By: Tobias Wang

With less than a week until race day, the proverbial hay is in the barn.

All that’s left to do now is put my feet up and get my mind in check. To get started, I picked up the book How Bad Do You Want It? by Matt Fitzgerald, which argues that an endurance athlete’s biggest performance hurdle is of the psychological variety. After reading numerous real-life examples illustrating his theory, I’m convinced. Do I think I can run a 3:30 marathon next Sunday to qualify for the 2018 Boston Marathon? Absolutely. But will my mind allow me to suffer through the discomfort that it’ll require? That’s the part I’m not sure about. So over the past few weeks, I’ve sought out some expert assistance.

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First, I attended Calm in the Chaos, a free mindfulness and meditation session led by Dhani Oks at Lululemon’s men’s concept shop in Toronto, The Local. It began with a talk about how athletes use mindfulness to break preconceived barriers. Then, we moved into the meditation portion. Sitting cross-legged on the floor, my feet started to fall asleep. The tingles slowly moved up from my feet and into my ankles, until everything from my knees down was numb. It was all I could concentrate on. I redirected my thoughts to my upcoming marathon and the pain I’m likely to encounter and then it hit me: If I can’t sit still with tingly legs for 10 minutes, how can I possibly expect to run fast for 3.5 hours? So I sat, uncomfortable yet determined.

After that rather unsuccessful attempt at meditation, I gave Dhani a call for further guidance. He suggested starting with one-minute meditations, focusing on breath, and gradually working up to 10 minutes a day. Visualization, he said, is a more advanced technique. Here’s how it works: Picture a situation that was stressful in the past, face it head on without judgment and choose a more productive direction. Then, when I encounter a similar situation in the race, I’ll know how to handle it.

Next, I called mental performance coach Jennifer McChesney, who is part of the GoodLife Fitness Toronto Marathon’s Psyching Team. She advised me to split the race into phases and give each phase its own goal. That way, I have an idea of exactly what’s going to happen—both physically and mentally—during those times. She reminded me that there are many variables on race day “but you’re trying to control as much as possible and be prepared for the tough moments, so that when they arise you don’t panic,” she said. One of her tips that really hit home was to avoid going into the day saying, “Let’s see what happens,” which is something I always do. “You have to decide how you want to feel that day,” she said.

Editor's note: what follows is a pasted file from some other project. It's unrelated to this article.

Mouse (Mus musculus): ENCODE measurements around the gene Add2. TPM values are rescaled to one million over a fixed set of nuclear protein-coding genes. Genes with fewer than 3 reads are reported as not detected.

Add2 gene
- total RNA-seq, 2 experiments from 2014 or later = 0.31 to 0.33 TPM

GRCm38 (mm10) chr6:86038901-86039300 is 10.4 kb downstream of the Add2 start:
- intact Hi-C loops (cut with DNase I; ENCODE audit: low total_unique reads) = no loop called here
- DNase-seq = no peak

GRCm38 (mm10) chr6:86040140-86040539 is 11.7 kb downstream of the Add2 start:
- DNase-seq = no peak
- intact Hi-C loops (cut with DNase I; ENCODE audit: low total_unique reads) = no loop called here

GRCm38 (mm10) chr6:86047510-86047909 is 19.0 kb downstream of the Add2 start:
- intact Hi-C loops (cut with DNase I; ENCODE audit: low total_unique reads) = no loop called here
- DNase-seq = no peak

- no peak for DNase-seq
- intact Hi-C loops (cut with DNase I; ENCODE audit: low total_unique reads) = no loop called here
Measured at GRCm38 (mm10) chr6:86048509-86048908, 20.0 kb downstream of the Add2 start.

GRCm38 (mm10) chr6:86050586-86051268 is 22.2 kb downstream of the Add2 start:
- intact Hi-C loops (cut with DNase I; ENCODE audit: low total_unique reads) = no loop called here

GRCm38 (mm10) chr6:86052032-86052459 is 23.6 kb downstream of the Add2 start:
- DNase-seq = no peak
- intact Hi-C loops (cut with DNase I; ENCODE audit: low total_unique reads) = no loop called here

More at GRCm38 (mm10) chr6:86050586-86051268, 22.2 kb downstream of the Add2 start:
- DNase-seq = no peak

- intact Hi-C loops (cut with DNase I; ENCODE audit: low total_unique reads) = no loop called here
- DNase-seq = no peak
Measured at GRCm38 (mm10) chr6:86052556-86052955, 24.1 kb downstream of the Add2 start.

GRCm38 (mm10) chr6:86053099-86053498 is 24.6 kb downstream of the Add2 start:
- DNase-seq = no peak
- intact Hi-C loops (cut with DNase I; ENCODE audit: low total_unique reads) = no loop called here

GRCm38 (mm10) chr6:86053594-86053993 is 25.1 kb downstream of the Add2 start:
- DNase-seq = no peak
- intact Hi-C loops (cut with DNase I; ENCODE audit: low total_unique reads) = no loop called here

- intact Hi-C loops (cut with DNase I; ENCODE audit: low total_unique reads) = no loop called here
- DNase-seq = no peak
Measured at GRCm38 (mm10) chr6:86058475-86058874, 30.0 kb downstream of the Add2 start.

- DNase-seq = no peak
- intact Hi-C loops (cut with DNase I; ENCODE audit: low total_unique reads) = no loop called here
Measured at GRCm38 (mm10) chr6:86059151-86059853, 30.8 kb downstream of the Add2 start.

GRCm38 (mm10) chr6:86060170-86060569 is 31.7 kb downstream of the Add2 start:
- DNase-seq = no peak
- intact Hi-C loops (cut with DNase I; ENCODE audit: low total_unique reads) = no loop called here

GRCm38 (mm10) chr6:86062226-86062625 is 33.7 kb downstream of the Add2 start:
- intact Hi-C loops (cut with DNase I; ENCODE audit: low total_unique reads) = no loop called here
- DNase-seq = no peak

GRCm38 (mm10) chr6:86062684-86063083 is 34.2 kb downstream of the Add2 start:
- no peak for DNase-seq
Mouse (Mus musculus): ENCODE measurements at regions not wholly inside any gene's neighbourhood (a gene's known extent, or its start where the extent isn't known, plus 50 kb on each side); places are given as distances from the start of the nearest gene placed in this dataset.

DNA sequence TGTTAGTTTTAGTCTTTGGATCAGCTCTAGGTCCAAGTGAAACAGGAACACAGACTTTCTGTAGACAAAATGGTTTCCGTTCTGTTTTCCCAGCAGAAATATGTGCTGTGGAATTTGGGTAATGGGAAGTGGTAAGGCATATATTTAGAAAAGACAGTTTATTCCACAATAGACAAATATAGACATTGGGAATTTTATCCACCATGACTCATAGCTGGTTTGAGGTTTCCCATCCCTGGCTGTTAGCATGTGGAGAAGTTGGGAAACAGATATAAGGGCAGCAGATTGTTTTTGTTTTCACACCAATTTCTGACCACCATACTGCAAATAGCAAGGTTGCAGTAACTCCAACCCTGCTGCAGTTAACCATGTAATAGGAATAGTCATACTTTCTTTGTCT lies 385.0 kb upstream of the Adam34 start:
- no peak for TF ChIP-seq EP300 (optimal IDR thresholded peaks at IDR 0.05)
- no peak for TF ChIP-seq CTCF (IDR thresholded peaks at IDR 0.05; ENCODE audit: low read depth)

From there, she encouraged me to practice pre-race relaxation, so that stress doesn’t drain my energy before I even start running. To maintain my effort throughout the race, she recommended the use of positive self-talk. Lastly, she reminded me to make sure I have a secondary goal—not to give myself an out, but so I won’t fall apart if things don’t go according to my Plan A.

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Even before Jennifer mentioned it, I knew a trip to Erie to check out the course was going to give me my best shot at success. I headed there three weekends ago, for my longest run of this training cycle: 37K. My first loop around the scenic Presque Isle State Park felt never-ending. Yes, even sandy beaches and tree-lined pathways get old after a while. On the second loop, I noticed the intricacies of the route. I’ve stored them in my mind for race day. Now that I’ve done it once before, I have memories logged in my mind to distract myself during the marathon. During the test run, I got rained on, jumped puddles, got lost, hitched a ride, got rocked by the lake’s massive waves and celebrated over curly fries at the local diner. The pressure was off and I was just out there enjoying the process. Those are some positive thoughts. 


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